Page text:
Who are the better drivers, men or women?

FRESNO, Calif. (KFSN) -- The debate over whether men or women are better drivers is a never-ending one, it probably rages in your own home.

To help illuminate that discussion, Action News partnered with Crosstown, non-profit a data journalism organization affiliated with the University of Southern California. Our teams poured over data from the California Highway Patrol's Statewide Integrated Traffic Records System between 2016 and 2018. Information collected from Fresno, Madera, Merced, Tulare, Kings and Mariposa counties showed men caused 59% of the accidents. Women were responsible for 38% of the crashes. In the remaining 3% of cases, the no sex was identified for the responsible party.

The accidents caused by men tended to be worse too, with someone dying in 3.2%, compared to 1.9% of the crashes caused by women.

We brought that data to Karen and Jon Lanier, both are driving instructors and together they run the Traffic Depot driving school in Clovis as well as other valley cities.

Karen said she wasn't surprised, "The females tend to be more hesitant, a little more cautious, where the guys are a little more care-free ."

The Laniers offer a unique perspective on how young men and women develop as drivers.

"Our third lesson drivers, the girls are way in control," said Jon. "The third lesson drives with guys, they're still doing bad habits. They're not looking ahead in the road."

Jon has noticed female drivers check their mirrors more often. He says they also pay more attention to what's happening on the road, "They're consistently looking around. They do not like things around them and that's great because it creates this bubble protection."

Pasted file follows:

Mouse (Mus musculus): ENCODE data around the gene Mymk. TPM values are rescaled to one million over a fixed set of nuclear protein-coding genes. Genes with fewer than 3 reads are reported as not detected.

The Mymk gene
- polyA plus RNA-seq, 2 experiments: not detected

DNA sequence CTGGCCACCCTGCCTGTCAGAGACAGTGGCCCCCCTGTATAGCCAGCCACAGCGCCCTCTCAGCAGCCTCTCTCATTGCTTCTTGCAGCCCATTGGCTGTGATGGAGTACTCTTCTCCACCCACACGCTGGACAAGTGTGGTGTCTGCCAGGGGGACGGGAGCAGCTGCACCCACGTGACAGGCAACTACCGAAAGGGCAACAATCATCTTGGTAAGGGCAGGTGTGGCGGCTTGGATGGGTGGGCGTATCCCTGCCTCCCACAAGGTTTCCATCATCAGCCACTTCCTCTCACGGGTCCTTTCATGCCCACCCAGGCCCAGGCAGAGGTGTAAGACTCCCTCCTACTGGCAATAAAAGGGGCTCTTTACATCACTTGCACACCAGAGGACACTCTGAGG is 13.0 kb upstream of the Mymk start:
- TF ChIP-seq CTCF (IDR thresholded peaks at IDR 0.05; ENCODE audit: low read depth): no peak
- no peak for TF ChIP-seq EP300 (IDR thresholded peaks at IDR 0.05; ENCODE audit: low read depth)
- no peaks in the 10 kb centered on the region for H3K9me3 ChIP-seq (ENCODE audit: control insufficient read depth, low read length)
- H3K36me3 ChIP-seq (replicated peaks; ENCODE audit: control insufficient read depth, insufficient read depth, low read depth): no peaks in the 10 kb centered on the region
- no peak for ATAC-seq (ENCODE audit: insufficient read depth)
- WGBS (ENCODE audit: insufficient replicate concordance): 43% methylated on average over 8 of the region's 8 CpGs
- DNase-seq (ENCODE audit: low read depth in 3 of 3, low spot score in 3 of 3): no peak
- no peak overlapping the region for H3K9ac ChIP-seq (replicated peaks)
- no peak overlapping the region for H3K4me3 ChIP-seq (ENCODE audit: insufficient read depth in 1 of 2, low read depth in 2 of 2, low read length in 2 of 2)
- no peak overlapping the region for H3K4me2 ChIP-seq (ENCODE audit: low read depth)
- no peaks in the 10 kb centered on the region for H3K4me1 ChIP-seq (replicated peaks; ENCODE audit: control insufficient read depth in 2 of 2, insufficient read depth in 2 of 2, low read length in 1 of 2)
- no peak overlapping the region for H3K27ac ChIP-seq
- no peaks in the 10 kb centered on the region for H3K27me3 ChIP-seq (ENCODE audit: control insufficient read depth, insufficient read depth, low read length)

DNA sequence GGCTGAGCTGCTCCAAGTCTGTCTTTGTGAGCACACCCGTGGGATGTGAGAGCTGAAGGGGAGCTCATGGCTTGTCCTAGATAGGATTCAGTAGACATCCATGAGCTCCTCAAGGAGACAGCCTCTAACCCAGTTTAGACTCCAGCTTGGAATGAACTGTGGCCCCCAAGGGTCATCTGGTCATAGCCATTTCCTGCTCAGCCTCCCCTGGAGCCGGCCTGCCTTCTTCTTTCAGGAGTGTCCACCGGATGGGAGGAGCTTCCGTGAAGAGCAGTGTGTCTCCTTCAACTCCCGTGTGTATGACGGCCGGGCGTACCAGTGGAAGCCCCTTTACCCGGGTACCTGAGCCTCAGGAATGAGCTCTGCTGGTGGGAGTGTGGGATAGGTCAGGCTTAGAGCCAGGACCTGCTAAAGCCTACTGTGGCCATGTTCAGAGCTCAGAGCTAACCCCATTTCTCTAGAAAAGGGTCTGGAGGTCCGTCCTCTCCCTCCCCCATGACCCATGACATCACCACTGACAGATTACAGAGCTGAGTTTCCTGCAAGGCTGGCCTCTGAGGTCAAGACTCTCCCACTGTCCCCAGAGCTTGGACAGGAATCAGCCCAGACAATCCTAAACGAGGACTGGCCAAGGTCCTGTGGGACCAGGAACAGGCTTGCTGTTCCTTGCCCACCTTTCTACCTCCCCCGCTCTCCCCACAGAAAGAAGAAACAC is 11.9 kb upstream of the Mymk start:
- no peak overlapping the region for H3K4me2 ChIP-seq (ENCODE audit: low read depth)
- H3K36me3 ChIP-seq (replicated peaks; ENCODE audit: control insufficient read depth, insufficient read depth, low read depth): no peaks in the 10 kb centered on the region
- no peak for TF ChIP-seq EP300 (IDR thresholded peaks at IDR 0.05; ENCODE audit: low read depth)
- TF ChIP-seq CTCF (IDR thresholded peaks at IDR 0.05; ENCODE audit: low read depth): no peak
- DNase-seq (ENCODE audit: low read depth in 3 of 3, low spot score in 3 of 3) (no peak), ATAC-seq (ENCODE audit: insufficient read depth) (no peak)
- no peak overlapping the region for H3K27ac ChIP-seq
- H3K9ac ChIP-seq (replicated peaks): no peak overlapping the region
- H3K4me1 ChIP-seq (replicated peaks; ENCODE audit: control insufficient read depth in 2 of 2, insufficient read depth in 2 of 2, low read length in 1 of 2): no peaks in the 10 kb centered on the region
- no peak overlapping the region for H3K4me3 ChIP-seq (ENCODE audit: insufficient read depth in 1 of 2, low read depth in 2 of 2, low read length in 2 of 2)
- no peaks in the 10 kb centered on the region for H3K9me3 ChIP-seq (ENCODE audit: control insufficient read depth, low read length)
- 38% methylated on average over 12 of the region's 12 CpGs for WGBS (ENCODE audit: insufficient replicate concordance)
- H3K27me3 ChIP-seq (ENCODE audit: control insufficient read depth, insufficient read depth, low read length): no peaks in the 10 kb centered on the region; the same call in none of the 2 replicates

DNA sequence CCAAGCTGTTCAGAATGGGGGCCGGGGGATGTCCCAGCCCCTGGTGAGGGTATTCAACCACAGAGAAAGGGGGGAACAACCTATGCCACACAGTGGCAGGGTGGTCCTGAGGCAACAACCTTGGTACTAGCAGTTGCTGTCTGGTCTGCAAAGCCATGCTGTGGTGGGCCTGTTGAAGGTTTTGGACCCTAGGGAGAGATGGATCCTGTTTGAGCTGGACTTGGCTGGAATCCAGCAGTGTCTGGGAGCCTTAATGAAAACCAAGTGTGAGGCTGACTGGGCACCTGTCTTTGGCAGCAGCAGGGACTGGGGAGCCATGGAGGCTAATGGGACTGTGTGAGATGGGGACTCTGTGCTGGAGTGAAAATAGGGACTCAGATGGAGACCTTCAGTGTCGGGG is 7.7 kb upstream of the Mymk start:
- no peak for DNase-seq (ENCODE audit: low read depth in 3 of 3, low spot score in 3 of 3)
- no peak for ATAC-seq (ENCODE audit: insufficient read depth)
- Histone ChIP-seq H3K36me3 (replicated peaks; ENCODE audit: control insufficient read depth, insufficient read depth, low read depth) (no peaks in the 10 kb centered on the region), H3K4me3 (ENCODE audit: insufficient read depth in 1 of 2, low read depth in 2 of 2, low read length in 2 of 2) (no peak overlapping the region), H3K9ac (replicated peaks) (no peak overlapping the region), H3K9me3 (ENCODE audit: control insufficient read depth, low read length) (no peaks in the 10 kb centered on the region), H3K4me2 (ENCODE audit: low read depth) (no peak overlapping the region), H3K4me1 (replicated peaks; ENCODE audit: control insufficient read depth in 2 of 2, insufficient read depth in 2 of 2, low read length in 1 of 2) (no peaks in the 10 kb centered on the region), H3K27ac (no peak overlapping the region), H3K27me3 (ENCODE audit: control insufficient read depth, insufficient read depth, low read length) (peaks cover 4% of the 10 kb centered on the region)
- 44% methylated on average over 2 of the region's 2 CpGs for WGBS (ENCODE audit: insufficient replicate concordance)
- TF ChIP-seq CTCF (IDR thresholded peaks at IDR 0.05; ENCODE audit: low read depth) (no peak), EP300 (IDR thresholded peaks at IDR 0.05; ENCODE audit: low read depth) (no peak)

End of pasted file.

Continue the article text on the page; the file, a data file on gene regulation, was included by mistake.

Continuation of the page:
Granted, they only see a small sample of young drivers each year. As we drove around Central California working on this story, we spotted women on their phone as well as eating inside their vehicle.

Karen believes women are better equipped than men to do that, "Because they're used to multi-tasking with kids, work and all that."

But the guys we spoke to aren't buying that.

"We're more cautious," said Simon Morales of Sanger. "We're more aware of everything that's going on."

The data also showed out of every 1,000 accidents in Central California between 2016 and 2018, 19 of them were fatal.

CHP officer Kris Moreno identified the primary collision factors for us, "Speeding, unsafe lane changes, following too closely, texting or any distracted driving."

Moreno says someone on a phone caused the accident 28% of the time.

The data also shows that we have more men than women who drive in California, about 482,000 more. That sounds like a lot until you consider there are 27 million drivers in the state. The difference in number of male and female drivers is less than 2%.

Here's one more thing to consider, Jon Lanier says families typically pay more to insure 16-year-old boys than they do 16-year-old girls.

The insurance companies use historical data to make those decisions, and the difference is significant.

"It was a 10-12% difference higher for the males," said Jon.

So, it appears men need to be a little more careful on the road.

A conclusion that some men may find difficult to accept, "I think it depends on the person, said Dominique Williams. "I'm a better driver but my mom is a better driver than me."

The key is to never be driven to distraction.
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